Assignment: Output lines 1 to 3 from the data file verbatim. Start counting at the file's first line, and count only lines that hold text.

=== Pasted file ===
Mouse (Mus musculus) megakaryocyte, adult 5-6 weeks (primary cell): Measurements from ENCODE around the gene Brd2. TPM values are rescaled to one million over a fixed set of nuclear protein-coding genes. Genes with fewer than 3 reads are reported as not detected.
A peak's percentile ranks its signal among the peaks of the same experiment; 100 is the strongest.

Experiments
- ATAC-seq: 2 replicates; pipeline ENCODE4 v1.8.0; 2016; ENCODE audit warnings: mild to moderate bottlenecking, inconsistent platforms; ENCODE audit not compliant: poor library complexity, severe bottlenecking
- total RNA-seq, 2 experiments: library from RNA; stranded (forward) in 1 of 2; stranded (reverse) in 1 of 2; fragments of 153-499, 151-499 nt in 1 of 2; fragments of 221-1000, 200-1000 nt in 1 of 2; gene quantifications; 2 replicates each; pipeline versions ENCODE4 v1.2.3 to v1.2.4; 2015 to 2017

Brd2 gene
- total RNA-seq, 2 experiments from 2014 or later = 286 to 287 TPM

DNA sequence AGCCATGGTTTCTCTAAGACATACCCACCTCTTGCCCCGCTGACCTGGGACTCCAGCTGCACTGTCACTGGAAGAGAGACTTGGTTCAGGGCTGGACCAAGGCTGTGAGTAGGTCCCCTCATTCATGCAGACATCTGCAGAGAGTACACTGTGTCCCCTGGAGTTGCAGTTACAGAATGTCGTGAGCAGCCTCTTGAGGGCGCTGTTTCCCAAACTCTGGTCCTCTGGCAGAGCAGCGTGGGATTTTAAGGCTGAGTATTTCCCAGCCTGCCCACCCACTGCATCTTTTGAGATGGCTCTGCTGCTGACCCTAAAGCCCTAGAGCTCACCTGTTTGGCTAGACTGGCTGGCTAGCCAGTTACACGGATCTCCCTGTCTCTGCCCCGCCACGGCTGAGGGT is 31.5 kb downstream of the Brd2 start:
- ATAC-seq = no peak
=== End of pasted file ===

Mouse (Mus musculus) megakaryocyte, adult 5-6 weeks (primary cell): Measurements from ENCODE around the gene Brd2. TPM values are rescaled to one million over a fixed set of nuclear protein-coding genes. Genes with fewer than 3 reads are reported as not detected.
A peak's percentile ranks its signal among the peaks of the same experiment; 100 is the strongest.

Experiments